DILG overturns Bacolod ban on ships from China
THE DEPARTMENT of Interior and Local Government (DILG) has overturned Bacolod City’s ban against all cargo ships coming from China and its special administrative regions, Hong Kong and Macau. In a letter to Mayor Evelio R. Leonardia, a copy of which was posted on the city’s official social media page, DILG Secretary Eduardo M. Año said, “At the outset, the Department acknowledges and commends your effort to stay true to your responsibility as the chief executive of the city to protect the health and welfare of your constituents. However… it contradicts the recent issuance of the Department of Health (DoH)” containing guidelines on seaports. DoH Circular-2020-0034 dated February 4 provides that all vessels from China, Hong Kong, and Macau “in the past 14 days must be boarded at the quarantine anchorage” and there should “strictly” be no “embarkation/disembarkation.” Mr. Leonardia issued the ban on March 5 following a meeting with local, health, quarantine, and Philippine Coast Guard (PCG) officials to discuss the arrival of M/V Unicorn Bravo, a cargo vessel from Xiamen, China. The ship later tried to dock in Iloilo City, but Mayor Jerry P. Treñas immediately issued a similar ban.
Cebu expands mandatory 14-day quarantine to arrivals from Italy, Iran
PASSENGERS ARRIVING at the Cebu Mactan International Airport who came from or have recently visited Italy or Iran are now mandated to undergo a 14-day quarantine period as part of counter-measures against the coronavirus disease, according to the Cebu provincial government. Governor Gwendolyn F. Garcia, in a live-streamed media briefing Monday, announced that she is issuing an order on this policy, which will take effect March 11. “This executive order will be disseminated by the airlines… in order to give due warning to those that may have to be quarantined once they arrive here in Cebu. They (passengers) will have a choice, to go into a 14-day quarantine or take the next flight back… to their point of origin,” Ms. Garcia said. Cebu already has the same policy in place for China, including its special administrative regions Hong Kong and Macau, and South Korea’s North Gyeongsang province. Meanwhile, Ms. Garcia acknowledged that domestic flights and inter-island sea vessels “are an area of concern,” but assured that the inter-agency provincial task force on the disease, officially called COVID-19, are implementing set protocols.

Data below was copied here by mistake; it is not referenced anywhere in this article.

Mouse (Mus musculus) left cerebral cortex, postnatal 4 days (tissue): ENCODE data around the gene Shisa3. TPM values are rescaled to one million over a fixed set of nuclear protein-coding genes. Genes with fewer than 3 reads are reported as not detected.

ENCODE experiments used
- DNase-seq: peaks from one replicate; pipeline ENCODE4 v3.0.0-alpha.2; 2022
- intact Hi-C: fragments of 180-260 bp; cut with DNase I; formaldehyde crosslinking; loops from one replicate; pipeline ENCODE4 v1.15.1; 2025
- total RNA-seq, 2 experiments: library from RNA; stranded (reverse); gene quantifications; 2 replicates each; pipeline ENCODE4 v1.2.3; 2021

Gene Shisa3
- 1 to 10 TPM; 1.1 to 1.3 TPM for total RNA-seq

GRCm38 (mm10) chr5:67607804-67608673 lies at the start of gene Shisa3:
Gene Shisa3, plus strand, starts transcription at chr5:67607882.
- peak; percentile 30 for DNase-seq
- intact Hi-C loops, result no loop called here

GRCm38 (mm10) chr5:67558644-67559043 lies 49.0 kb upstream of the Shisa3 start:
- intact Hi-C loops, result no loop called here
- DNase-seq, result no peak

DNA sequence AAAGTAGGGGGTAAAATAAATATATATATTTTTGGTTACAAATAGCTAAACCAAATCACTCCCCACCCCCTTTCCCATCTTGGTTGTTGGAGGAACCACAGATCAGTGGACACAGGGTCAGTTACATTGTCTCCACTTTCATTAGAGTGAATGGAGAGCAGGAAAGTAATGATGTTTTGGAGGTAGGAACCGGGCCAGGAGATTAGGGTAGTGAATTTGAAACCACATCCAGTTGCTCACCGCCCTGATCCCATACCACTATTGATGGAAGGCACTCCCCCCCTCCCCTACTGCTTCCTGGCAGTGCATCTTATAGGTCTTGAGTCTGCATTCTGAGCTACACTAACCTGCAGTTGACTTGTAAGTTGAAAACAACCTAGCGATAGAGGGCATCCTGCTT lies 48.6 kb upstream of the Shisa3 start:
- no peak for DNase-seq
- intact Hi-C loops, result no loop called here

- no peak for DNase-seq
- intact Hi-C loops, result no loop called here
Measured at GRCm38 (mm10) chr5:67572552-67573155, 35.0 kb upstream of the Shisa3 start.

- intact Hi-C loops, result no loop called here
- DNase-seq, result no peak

With the travel restrictions, the Department of Tourism-Western Visayas (DoT-7) said the region is estimated to have incurred at least P2.18 billion in lost revenues from Chinese tourists alone in February. DoT-7 Regional Director Shalimar H. Tamano said they are still evaluating losses from cancelled bookings of other nationalities like Koreans, as well as postponed business trips. In 2019, the region recorded P97 billion in tourism receipts, more than double the P44 billion the previous year. Koreans are the top foreign tourists in the region, followed by the Chinese. — With a report from The Freeman